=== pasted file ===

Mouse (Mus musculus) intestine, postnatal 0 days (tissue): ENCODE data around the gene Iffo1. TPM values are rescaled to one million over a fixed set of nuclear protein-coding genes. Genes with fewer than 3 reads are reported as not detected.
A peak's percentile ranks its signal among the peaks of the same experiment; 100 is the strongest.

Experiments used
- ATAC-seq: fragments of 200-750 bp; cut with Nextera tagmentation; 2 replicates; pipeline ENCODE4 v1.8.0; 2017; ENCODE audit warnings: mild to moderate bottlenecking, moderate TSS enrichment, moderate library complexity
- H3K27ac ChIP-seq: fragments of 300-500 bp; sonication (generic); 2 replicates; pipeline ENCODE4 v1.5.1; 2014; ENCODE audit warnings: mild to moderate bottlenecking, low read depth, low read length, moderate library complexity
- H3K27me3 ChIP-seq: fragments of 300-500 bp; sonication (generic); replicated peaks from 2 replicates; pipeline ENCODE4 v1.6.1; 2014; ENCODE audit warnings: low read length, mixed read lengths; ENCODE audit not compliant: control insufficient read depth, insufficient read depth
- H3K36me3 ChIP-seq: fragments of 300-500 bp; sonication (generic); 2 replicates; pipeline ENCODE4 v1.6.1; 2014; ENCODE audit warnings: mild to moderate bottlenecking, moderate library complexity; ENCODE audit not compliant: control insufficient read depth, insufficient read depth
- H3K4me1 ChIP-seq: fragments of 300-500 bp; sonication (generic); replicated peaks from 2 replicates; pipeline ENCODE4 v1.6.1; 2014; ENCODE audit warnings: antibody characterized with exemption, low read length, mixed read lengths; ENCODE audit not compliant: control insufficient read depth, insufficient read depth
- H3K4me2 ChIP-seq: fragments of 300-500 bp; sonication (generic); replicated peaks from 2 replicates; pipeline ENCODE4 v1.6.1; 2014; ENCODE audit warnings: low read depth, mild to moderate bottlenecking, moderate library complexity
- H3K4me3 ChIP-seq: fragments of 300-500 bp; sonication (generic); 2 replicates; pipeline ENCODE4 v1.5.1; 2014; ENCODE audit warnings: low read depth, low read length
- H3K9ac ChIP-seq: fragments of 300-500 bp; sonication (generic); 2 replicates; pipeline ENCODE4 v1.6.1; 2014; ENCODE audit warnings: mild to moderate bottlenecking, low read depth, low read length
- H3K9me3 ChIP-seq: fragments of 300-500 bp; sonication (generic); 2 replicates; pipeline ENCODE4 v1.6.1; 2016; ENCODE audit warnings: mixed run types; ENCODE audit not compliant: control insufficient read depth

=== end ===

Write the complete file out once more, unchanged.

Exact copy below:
Mouse (Mus musculus) intestine, postnatal 0 days (tissue): ENCODE data around the gene Iffo1. TPM values are rescaled to one million over a fixed set of nuclear protein-coding genes. Genes with fewer than 3 reads are reported as not detected.
A peak's percentile ranks its signal among the peaks of the same experiment; 100 is the strongest.

Experiments used
- ATAC-seq: fragments of 200-750 bp; cut with Nextera tagmentation; 2 replicates; pipeline ENCODE4 v1.8.0; 2017; ENCODE audit warnings: mild to moderate bottlenecking, moderate TSS enrichment, moderate library complexity
- H3K27ac ChIP-seq: fragments of 300-500 bp; sonication (generic); 2 replicates; pipeline ENCODE4 v1.5.1; 2014; ENCODE audit warnings: mild to moderate bottlenecking, low read depth, low read length, moderate library complexity
- H3K27me3 ChIP-seq: fragments of 300-500 bp; sonication (generic); replicated peaks from 2 replicates; pipeline ENCODE4 v1.6.1; 2014; ENCODE audit warnings: low read length, mixed read lengths; ENCODE audit not compliant: control insufficient read depth, insufficient read depth
- H3K36me3 ChIP-seq: fragments of 300-500 bp; sonication (generic); 2 replicates; pipeline ENCODE4 v1.6.1; 2014; ENCODE audit warnings: mild to moderate bottlenecking, moderate library complexity; ENCODE audit not compliant: control insufficient read depth, insufficient read depth
- H3K4me1 ChIP-seq: fragments of 300-500 bp; sonication (generic); replicated peaks from 2 replicates; pipeline ENCODE4 v1.6.1; 2014; ENCODE audit warnings: antibody characterized with exemption, low read length, mixed read lengths; ENCODE audit not compliant: control insufficient read depth, insufficient read depth
- H3K4me2 ChIP-seq: fragments of 300-500 bp; sonication (generic); replicated peaks from 2 replicates; pipeline ENCODE4 v1.6.1; 2014; ENCODE audit warnings: low read depth, mild to moderate bottlenecking, moderate library complexity
- H3K4me3 ChIP-seq: fragments of 300-500 bp; sonication (generic); 2 replicates; pipeline ENCODE4 v1.5.1; 2014; ENCODE audit warnings: low read depth, low read length
- H3K9ac ChIP-seq: fragments of 300-500 bp; sonication (generic); 2 replicates; pipeline ENCODE4 v1.6.1; 2014; ENCODE audit warnings: mild to moderate bottlenecking, low read depth, low read length
- H3K9me3 ChIP-seq: fragments of 300-500 bp; sonication (generic); 2 replicates; pipeline ENCODE4 v1.6.1; 2016; ENCODE audit warnings: mixed run types; ENCODE audit not compliant: control insufficient read depth